Thursday, September 26, 2013

BUDDHACARITA 7.36: Thinking, Feeling, Action – and a Splendid Tree.

¦−⏑⏑¦−⏑−−¦¦⏑−⏑−¦−⏑⏑¦−⏑−−   Upajāti (Chāyā)
tato jaṭā-valkala-cīra-khelāṁs-tapo-dhanāṁś-caiva sa tān-dadarśa |
tapāṁsi caiṣām-anurudhyamānas-tasthau śive śrīmati vkṣa-mūle || 7.36

Then those men whose capital was painful practice

He saw, in matted locks, strips of bark, and flapping rags;

So seeing, and yet feeling towards their austerities a fond respect,

He remained there standing,
at the foot of an auspicious and splendid tree.

The first difficulty to deal with in today's verse is the passive present participle anurudhyamānaḥ in the 3rd pāda.

EBC's text has anubudhyamānas, and EBC translates tapāṁsi caiṣām-anubudhyamānaḥ as “considering their penances.”

EHJ's text, as per the old Nepalese manuscript (of which EBC only had copies) has tapāṁsi caiṣām-anurudhyamānaḥ which EHJ translates as “in deference to their austerities.” EHJ notes that to render anurudhyamāna 'considering' or 'approving', would go against the context.

I agree with EHJ that “considering” does not fit in the 3rd pāda, since the prince has done his considering already, as expressed in the first half of today's verse; the prince has arrived inwardly, by a process of reasoning, at his conclusion that asceticism is not the way (ayam-apy-amārga; “this also is not the path;” SN3.3). But since anurudhyamānaḥ is passive, and the root √rudh includes the meaning of to restrain or to touch [the heart], is there some sense that the Buddha-to-be, despite having arrived, on the basis of reason, at this view, still cannot help feeling a certain sneaking admiration for the stoic manner in which ascetics subject themselves to painful practices?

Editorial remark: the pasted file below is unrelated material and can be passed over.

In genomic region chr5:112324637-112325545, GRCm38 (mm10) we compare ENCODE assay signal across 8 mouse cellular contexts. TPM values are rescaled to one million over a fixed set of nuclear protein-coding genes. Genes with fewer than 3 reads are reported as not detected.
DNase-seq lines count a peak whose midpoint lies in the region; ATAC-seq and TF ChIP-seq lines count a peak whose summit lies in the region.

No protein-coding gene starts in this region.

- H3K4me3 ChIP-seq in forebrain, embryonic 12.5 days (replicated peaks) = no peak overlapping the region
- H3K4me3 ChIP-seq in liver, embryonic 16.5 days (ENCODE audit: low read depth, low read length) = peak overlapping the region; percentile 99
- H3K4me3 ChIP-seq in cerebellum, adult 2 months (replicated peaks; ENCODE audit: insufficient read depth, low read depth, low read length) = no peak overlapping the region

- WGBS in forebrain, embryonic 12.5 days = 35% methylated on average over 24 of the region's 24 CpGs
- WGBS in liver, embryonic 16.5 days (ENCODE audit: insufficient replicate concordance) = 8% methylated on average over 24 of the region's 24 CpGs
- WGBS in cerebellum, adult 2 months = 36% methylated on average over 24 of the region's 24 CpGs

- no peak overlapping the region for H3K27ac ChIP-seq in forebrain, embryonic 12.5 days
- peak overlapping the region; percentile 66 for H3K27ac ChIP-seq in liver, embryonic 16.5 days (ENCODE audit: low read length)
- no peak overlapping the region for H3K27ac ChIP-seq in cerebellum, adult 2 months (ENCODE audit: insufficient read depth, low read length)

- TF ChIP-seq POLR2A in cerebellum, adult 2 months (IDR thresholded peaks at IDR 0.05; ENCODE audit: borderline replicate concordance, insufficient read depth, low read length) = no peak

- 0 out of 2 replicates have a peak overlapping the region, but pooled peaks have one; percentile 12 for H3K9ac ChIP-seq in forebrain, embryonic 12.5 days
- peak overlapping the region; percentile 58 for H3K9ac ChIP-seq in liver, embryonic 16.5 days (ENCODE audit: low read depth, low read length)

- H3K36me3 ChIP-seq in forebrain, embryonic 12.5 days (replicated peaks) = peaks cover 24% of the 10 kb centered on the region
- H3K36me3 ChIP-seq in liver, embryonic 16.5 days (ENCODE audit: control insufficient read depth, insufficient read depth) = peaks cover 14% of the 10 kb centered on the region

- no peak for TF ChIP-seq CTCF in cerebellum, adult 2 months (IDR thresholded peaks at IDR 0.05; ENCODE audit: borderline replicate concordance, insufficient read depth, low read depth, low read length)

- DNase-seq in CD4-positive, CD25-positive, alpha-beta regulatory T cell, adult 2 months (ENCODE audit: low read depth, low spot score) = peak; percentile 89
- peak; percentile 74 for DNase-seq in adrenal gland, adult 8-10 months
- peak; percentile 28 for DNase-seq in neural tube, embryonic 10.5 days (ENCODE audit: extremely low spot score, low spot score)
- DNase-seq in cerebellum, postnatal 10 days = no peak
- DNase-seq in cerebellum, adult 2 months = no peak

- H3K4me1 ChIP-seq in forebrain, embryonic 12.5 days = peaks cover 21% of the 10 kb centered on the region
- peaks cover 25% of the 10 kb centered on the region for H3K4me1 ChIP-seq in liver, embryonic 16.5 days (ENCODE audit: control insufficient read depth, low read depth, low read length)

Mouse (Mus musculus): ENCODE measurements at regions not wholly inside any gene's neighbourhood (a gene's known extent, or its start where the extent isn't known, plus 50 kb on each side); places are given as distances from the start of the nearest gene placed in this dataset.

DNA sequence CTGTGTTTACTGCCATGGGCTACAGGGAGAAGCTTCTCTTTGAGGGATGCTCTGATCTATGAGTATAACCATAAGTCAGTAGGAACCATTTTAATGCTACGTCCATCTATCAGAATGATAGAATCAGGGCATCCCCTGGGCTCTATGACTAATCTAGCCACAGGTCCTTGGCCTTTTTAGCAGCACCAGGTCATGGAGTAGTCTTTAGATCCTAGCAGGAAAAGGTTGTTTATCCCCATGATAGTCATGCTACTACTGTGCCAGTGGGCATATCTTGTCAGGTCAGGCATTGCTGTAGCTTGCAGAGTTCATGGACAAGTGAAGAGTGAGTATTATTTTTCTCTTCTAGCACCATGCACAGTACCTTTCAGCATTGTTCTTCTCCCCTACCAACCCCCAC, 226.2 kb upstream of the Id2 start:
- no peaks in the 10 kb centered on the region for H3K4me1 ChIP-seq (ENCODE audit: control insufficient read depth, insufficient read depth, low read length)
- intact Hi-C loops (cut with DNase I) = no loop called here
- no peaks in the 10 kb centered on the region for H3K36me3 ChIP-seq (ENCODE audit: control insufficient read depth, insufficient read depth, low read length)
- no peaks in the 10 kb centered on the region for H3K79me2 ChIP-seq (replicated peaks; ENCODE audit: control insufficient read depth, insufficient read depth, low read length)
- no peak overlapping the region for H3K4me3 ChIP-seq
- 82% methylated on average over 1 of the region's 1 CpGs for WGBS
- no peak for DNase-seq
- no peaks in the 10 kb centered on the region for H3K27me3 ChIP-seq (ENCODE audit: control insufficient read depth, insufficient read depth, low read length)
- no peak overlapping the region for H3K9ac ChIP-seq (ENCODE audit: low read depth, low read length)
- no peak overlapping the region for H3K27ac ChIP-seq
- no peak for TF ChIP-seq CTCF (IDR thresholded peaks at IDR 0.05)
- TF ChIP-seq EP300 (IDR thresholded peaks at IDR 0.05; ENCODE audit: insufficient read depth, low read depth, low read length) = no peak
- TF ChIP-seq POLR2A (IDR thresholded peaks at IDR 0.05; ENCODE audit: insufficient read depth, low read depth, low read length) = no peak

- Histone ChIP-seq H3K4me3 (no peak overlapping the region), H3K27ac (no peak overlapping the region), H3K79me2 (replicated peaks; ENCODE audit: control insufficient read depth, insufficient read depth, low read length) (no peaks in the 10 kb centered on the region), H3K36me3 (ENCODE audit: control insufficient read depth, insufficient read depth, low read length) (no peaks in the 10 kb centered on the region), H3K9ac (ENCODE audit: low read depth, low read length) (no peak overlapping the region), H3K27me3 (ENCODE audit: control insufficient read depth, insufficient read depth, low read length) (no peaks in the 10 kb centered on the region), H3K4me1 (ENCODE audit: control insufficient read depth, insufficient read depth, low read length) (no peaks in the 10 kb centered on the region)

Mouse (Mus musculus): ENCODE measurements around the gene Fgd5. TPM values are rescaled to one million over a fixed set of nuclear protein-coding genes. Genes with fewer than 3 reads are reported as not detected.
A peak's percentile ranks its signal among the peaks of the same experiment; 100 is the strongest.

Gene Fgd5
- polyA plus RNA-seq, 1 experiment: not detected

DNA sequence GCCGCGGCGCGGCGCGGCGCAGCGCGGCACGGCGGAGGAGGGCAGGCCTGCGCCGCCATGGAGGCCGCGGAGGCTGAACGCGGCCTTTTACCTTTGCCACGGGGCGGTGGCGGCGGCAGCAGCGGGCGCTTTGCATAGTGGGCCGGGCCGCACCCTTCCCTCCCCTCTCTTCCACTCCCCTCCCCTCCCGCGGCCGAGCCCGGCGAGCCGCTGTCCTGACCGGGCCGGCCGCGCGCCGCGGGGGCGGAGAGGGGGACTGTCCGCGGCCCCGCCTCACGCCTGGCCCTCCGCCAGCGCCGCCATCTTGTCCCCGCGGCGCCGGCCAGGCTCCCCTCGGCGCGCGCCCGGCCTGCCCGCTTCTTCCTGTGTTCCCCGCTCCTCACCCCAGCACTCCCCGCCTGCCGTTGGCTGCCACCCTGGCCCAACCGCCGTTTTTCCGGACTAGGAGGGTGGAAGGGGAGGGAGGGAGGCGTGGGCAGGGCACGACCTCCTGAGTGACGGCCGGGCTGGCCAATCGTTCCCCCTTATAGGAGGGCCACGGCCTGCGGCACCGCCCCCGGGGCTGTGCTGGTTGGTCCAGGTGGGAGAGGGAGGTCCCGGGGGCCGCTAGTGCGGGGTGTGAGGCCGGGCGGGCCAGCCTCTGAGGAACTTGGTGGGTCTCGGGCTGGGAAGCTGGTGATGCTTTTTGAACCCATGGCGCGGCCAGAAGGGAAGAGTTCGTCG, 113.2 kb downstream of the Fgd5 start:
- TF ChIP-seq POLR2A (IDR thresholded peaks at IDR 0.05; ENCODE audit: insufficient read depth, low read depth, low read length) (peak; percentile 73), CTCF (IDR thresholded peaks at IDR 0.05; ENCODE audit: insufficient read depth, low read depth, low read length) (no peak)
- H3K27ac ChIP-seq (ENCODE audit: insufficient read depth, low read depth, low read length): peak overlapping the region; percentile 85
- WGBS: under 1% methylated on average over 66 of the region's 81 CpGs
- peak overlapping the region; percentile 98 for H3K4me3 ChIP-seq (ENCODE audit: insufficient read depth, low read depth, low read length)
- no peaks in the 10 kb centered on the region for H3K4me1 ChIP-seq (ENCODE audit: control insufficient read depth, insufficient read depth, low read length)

The double ca (in caiva in the 2nd pāda and caiṣām in the 3rd pāda) can be understood as expressing simultaneity (he saw/considered that and at the same time was subject to feeling this) or a “though - yet” relation (though now indeed he saw that, yet still he continued to feel this). 

If we understand anurudhyamānpaḥ like this, as an expression of what the prince couldn't help feeling, then the verse in the round can be read as climbing up the dialectic triangle of 
thinking (dadarśa ; he regarded / considered),
feeling (anurudhyamānaḥ ; while being touched / restrained by fondness / liking / respect) and
action (tasthau ; he stood).



So in his thinking mind/brain the prince had inwardly (and only temporarily) arrived at a view or conclusion, which was negative towards asceticism; and yet in his feeling heart he continued to be prey to feelings that were sympathetic towards painful ascetic practices. 

What counted, however, was his action. The karma that caused the Buddha-to-be to be the Buddha was primarily not a function of his reasoning and not a function of his feelings, but was a function of his action. (Action, carita, let us remember in passing is what this epic tale of Awakened Action, buddha-carita,  is all about.) And in his action, the Buddha-to-be refrained from doing what a lesser person might have done. He refrained from expressing his intellectual conclusion outwardly, in a manner that might be offensive to his hosts, and equally he refrained from simply running away. Nor did he follow his feeling of fondness and decide to grow matted locks. Rather what he did was to stand there, to stand firm – to practice the action of standing up.

Going further on up, Aśvaghoṣa may have been suggesting the readily observable truth that trees, on an individual basis, regardless of the views and habits of human beings, grow auspiciously and splendidly. Auspicious and splendid trees grow in the woods of Indian ashrams where would-be holy men go to practise asceticism; they grow in English farmers' fields where Londoners in large 4 x 4s go glamping; they grow in remote rain forests where monkeys howl unheard by any human ear; they grow in the middle of fields in the French countryside, providing shelter for cows; they grow on verges in leafy London suburbs; they grow on traffic islands in polluted city centres; they grow on top of cliffs, precariously, by the seaside; and so on. Even in Syria now, as millions of Syrians are forced to flee the fighting in their own country, even in the very midst of the human sectarian madness being expressed there, an auspicious and splendid tree is doubtless, somewere, just carrying on growing regardless.